Single Vision - Single vision lenses are prescribed if you need correction for one field of vision, either for distance, intermediate (computer), or items up close (near). Single vision has the same optical focal point or correction over the entire area of the lens.

Lined Bifocals - With a bifocal, the upper part of the lens is used for distance vision, while the lower part is used for near vision. A visible line separates the two sections.

Blended Bifocals - Just like a regular bifocal the lens has two sections, one for distance and one for near. The difference is, the blended bifocals doesn't have a visible line. Instead the near segment of the lens is in the shape of a half circle and is blended into the distance portion of the lens so that is virtually invisible.

Lined Trifocals - These lenses are similar to bifocals, except that the two focal areas are separated by a third middle area with intermediate focus correction. This area is used for intermediate vision, like computer distance.

Progressives (No-Line Bifocals) - Progressive lenses or No-Line Bifocals provide a smooth transition from distance correction to near correction, eliminating segment lines and allowing clear vision at all distances, including intermediate.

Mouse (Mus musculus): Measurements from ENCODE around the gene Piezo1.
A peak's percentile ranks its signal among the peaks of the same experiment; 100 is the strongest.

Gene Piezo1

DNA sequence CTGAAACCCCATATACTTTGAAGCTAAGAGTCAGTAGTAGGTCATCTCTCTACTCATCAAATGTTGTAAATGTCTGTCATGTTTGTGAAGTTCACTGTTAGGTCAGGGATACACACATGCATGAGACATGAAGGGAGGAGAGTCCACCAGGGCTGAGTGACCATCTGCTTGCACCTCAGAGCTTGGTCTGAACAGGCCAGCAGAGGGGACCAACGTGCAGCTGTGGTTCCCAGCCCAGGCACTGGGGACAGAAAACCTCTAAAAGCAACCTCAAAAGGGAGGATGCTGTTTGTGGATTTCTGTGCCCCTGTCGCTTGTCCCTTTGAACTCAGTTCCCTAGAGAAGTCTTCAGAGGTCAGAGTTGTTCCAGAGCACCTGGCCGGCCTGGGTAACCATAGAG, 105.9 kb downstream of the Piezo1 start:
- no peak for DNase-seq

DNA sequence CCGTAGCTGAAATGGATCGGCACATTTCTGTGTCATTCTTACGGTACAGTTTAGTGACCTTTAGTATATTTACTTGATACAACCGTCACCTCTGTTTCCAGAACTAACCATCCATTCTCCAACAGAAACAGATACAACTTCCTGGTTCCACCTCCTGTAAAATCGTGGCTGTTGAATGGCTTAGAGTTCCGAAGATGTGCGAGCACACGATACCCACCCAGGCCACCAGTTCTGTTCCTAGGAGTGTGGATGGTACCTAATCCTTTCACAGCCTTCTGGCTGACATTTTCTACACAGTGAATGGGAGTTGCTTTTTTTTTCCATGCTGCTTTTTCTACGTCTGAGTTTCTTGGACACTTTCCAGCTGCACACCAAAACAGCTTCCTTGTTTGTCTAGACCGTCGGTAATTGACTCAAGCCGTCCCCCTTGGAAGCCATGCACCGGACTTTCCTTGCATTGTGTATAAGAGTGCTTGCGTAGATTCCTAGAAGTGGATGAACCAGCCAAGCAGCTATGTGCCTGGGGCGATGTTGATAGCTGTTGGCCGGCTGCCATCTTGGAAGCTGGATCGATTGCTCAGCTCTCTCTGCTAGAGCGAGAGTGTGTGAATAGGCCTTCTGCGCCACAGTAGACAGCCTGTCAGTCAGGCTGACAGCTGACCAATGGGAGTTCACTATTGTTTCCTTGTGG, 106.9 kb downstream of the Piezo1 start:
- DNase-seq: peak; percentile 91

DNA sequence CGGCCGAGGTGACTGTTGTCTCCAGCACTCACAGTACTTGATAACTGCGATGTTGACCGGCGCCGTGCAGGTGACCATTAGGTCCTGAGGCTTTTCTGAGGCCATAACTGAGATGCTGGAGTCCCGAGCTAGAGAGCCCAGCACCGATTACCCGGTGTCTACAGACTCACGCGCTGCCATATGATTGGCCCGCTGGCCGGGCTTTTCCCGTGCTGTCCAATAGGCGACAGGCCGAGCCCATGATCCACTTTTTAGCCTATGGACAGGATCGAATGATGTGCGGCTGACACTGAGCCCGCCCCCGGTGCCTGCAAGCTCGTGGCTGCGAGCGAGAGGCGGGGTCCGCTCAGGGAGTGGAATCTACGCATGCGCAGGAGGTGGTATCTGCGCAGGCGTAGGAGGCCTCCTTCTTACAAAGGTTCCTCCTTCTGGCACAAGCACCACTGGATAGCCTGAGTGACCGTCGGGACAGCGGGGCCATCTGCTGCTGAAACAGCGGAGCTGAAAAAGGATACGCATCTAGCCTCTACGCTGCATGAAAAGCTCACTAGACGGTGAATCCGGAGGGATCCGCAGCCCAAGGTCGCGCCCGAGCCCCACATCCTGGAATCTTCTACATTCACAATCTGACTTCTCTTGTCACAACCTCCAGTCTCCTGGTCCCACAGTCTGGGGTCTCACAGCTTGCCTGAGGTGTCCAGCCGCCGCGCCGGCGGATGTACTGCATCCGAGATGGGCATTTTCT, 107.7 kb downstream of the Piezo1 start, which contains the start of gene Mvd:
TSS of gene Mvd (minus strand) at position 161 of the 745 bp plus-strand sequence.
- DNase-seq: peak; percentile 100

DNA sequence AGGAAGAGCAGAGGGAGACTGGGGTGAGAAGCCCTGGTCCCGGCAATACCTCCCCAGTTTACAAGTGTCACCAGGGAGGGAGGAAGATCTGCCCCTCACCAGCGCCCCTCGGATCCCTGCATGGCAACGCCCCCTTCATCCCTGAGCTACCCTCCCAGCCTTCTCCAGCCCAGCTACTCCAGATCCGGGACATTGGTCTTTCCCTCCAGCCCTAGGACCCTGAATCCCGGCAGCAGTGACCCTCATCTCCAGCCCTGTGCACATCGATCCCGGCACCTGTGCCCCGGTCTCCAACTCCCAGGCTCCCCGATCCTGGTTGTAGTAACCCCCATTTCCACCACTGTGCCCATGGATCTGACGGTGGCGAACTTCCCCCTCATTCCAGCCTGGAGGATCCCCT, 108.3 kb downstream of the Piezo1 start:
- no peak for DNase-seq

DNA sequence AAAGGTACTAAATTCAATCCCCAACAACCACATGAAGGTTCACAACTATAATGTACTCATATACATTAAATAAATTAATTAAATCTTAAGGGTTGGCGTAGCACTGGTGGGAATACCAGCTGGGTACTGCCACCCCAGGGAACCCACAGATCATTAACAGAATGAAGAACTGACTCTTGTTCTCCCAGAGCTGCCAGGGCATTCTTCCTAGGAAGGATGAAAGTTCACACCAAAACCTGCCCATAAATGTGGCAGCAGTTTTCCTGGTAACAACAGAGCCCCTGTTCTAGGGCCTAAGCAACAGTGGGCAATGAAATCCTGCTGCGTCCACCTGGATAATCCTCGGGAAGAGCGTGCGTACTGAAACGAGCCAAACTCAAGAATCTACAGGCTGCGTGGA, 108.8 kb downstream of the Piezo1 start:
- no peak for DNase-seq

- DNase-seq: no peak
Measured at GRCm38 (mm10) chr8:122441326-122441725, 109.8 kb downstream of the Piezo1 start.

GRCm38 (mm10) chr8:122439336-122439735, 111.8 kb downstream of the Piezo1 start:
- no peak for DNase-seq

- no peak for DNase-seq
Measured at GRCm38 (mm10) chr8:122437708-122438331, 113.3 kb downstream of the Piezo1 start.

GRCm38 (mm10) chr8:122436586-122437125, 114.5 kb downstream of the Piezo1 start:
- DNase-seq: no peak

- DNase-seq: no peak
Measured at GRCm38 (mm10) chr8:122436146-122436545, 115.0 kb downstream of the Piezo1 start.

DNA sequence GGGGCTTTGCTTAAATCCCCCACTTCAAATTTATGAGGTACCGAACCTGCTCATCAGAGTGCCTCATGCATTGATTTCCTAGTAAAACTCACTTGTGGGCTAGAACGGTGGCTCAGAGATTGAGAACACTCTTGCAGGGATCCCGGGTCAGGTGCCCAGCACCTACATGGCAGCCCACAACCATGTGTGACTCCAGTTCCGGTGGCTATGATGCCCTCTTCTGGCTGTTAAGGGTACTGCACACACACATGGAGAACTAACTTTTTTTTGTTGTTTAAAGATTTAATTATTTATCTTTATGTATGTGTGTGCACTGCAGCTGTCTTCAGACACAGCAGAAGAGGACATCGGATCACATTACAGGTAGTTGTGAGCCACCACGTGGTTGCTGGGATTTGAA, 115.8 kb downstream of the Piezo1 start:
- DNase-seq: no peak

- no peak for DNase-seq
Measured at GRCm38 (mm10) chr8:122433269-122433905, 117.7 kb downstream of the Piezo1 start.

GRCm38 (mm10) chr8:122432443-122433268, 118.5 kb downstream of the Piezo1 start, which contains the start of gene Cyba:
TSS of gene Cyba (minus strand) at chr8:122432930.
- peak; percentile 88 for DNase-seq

Why Computer Glasses?

Computer glasses differ from regular eyeglasses or reading glasses in a number of ways to optimize your eyesight when viewing your computer screen.

Jainam Lens is one of the newest lenses designed to optimize vision and comfort during digital device use. It's available in both prescription and non-prescription.

Computer screens usually are positioned 20 to 26 inches from the user's eyes. This is considered the intermediate zone of vision — closer than driving ("distance") vision, but farther away than reading ("near") vision.

Children and young adults who need prescription eyeglasses usually are prescribed single vision lenses. These lenses correct the wearer's near-sightedness, farsightedness and/or astigmatism, and the shape of the lens inside the eye automatically adjusts to provide the extra magnifying power required for computer vision and near vision.

When a person's close-up vision becomes less clear due to presbyopia after age 40, this age-related loss of natural focusing power affects reading and seeing a smartphone or computer vision clearly and comfortably. Bifocals can provide clear distance and near vision, but intermediate vision (needed for computer use and seeing your smartphone) often remains a problem. And progressive lenses or trifocals, though they offer some help for intermediate vision, often don't have a large enough intermediate zone for comfortable computer work.